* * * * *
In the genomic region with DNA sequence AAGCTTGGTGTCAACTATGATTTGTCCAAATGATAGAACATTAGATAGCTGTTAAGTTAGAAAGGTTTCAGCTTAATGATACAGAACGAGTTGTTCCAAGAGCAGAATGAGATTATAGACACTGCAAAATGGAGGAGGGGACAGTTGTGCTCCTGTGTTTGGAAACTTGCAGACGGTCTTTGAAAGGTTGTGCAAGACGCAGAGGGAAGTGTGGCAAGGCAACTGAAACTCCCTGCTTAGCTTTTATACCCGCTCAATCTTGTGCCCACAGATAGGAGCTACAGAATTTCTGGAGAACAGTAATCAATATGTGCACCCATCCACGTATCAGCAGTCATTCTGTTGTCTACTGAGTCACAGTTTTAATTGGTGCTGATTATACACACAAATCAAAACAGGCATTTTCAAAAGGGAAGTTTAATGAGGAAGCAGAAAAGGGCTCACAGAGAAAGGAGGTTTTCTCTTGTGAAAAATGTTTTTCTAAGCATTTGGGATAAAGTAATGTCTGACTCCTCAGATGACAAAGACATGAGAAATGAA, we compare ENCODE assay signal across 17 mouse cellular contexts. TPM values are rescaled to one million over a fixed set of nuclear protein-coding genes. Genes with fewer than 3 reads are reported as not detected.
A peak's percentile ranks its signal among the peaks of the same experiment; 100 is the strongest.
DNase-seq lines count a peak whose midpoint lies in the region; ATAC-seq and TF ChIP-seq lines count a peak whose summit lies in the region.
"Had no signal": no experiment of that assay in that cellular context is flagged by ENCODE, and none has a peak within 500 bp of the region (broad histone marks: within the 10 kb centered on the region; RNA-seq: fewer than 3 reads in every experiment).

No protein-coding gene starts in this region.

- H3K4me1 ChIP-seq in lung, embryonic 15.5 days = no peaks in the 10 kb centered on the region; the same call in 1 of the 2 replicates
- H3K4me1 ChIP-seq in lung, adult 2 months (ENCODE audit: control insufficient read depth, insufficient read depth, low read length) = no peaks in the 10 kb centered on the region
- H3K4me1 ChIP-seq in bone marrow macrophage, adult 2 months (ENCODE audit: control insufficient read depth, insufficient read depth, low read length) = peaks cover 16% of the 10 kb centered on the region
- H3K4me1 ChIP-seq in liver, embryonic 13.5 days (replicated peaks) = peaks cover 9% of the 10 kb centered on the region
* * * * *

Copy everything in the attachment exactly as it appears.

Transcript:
In the genomic region with DNA sequence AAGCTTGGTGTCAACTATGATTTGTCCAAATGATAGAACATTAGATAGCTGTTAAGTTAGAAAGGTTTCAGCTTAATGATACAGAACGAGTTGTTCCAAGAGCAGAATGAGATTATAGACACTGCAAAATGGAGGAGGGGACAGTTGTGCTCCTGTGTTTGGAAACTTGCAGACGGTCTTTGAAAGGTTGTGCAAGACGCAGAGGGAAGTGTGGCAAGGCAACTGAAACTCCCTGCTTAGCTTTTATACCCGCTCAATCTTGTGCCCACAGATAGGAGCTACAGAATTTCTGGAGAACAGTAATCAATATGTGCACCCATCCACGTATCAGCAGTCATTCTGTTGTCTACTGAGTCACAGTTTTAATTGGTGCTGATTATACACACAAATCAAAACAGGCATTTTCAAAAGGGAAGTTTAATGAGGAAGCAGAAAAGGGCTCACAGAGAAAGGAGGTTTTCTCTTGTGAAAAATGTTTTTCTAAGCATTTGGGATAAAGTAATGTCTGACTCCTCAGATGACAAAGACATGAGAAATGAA, we compare ENCODE assay signal across 17 mouse cellular contexts. TPM values are rescaled to one million over a fixed set of nuclear protein-coding genes. Genes with fewer than 3 reads are reported as not detected.
A peak's percentile ranks its signal among the peaks of the same experiment; 100 is the strongest.
DNase-seq lines count a peak whose midpoint lies in the region; ATAC-seq and TF ChIP-seq lines count a peak whose summit lies in the region.
"Had no signal": no experiment of that assay in that cellular context is flagged by ENCODE, and none has a peak within 500 bp of the region (broad histone marks: within the 10 kb centered on the region; RNA-seq: fewer than 3 reads in every experiment).

No protein-coding gene starts in this region.

- H3K4me1 ChIP-seq in lung, embryonic 15.5 days = no peaks in the 10 kb centered on the region; the same call in 1 of the 2 replicates
- H3K4me1 ChIP-seq in lung, adult 2 months (ENCODE audit: control insufficient read depth, insufficient read depth, low read length) = no peaks in the 10 kb centered on the region
- H3K4me1 ChIP-seq in bone marrow macrophage, adult 2 months (ENCODE audit: control insufficient read depth, insufficient read depth, low read length) = peaks cover 16% of the 10 kb centered on the region
- H3K4me1 ChIP-seq in liver, embryonic 13.5 days (replicated peaks) = peaks cover 9% of the 10 kb centered on the region